Posted April 2, 2004 Atlanta
The new center includes both a broad range of resources available online and a new library facility at its Fifth Street headquarters.
Information available online at (www.atdc.org/erc/) includes carefully-selected resources on starting up and building a company, researching the market, developing a technology product, generating sales, financing and raising money, marketing, hiring the right people, and handling legal issues. Also included are summary descriptions and links to local educational and networking organizations and to selected industry journals and other publications.
In the ERC library at ATDC's 75 Fifth Street headquarters, entrepreneurs can read the latest business publications, use journals and directories, and access computer terminals for doing online research. The ERC facility also includes offices available for meetings on a first-come, first-served basis.
"The Entrepreneurs Resource Center is designed to help entrepreneurs evaluate opportunities, create business plans, launch businesses and get their companies off to a good start," said Wayne Hodges, vice provost for Economic Development and Technology Ventures at Georgia Tech and director of the ATDC. "It includes the best of what ATDC has learned in more than 20 years of serving technology entrepreneurs."
Much of the ERC's content - including a dozen ATDC start-up best practices - was written by the ATDC staff, making available the experience and expertise developed in working with hundreds of start-up companies. Also available is a video library of presentations made by local experts at ATDC's "Lunch and Learn" lecture series.
By gathering these resources together in one place and making them widely available to entrepreneurs, ATDC expects to serve a broader statewide audience beyond those that are part of its programs in Atlanta, Columbus, Savannah and Warner Robins. "In this time of limited resources, the ERC allows us to leverage our resources to serve a broader community of entrepreneurs," Hodges added.
Though many of the materials are relevant for the general start-up experience, the ERC is primarily oriented toward entrepreneurs starting and building technology companies.
"The ERC has many of the resources I wish I'd had when I was starting my company," said Rick Morris, CEO of inventory replenishment and optimization software company Thrive Technologies. "The practical ATDC advice and top quality resources available online and in the Fifth Street facility give technology entrepreneurs a head-start in the challenging task of launching and building a new company."
The Entrepreneurs Resource Center was made possible through support from a group of Atlanta's top service providers, each of which has had a long commitment to the growth of Georgia's technology business base. Those sponsors are Morris, Manning & Martin, LLP; PricewaterhouseCoopers, and Silicon Valley Bank. In addition, e-broadcasters donated services to develop the ERC's on-demand video library.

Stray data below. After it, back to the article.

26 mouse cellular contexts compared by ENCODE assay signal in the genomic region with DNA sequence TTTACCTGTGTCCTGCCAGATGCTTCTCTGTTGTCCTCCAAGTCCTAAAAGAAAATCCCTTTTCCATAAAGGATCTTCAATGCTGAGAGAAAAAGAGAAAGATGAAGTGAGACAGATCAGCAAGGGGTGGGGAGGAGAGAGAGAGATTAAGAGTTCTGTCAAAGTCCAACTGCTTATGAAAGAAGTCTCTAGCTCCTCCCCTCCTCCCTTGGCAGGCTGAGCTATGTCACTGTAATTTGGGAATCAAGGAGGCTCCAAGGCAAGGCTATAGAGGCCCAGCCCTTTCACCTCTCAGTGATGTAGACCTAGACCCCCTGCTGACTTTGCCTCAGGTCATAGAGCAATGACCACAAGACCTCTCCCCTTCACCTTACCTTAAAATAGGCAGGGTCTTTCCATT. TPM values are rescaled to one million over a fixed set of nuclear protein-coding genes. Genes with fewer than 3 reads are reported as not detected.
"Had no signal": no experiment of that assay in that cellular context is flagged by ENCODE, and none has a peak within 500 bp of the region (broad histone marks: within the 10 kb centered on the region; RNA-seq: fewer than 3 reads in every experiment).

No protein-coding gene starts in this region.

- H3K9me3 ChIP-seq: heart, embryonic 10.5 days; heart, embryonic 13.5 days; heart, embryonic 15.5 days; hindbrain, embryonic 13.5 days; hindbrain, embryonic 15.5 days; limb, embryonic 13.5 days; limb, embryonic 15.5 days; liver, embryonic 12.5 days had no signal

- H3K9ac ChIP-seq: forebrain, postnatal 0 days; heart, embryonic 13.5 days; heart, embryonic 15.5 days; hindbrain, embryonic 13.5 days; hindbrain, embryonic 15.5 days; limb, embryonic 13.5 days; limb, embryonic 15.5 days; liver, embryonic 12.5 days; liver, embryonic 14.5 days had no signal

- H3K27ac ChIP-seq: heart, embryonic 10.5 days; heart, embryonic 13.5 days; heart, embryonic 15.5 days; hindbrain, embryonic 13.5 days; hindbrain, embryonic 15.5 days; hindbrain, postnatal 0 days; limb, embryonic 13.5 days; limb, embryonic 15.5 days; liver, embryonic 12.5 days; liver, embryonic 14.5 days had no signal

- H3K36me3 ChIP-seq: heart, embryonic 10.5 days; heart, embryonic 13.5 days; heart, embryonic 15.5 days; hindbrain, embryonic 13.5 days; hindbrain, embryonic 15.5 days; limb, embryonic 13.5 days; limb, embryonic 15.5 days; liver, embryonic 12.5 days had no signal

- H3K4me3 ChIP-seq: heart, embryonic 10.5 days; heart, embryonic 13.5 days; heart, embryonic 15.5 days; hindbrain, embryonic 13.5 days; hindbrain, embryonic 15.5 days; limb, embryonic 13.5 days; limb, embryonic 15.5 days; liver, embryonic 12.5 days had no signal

Susan O'Dwyer, technology marketing manager for PricewaterhouseCoopers, said the new Web site provides a unique collection of quality resources that are invaluable to Georgia's technology community.
"For the past 20 years, the technology community has looked to the ATDC for expertise on starting up technology companies," she said. "This new resource will make that expertise more widely available."
Among the key resources available are:
"ATDC Startup Best Practices," a series of short best practices written by ATDC's staff of venture catalysts on such topics as human resource management, developing realistic financials, business planning, meeting customer expectations, choosing an attorney and market knowledge;
Business planning and fund-raising presentation templates;
Coaching tips on developing value proposition statements and elevator pitches;
Market research guides, tips and an index of the best sites on the Web for free or low-cost research;
In the ATDC library at Fifth Street, classic texts for entrepreneurs, including The Innovator's Dilemma and Crossing the Chasm.
About the ATDC: The Advanced Technology Development Center (ATDC) is a nationally recognized technology incubator that helps Georgia entrepreneurs launch and build successful companies. ATDC provides strategic business advice and connects its member companies to the people and resources they need to succeed.
More than 100 companies have emerged from the ATDC, including publicly-traded firms such as MindSpring Enterprises - now part of EarthLink. Headquartered at the Georgia Institute of Technology, ATDC has been recognized by Inc Magazine as one of the nation's top nonprofit incubators. ATDC was formed in 1980 to stimulate growth in Georgia's technology business base, and now has locations in Atlanta, Columbus, Savannah and Warner Robins.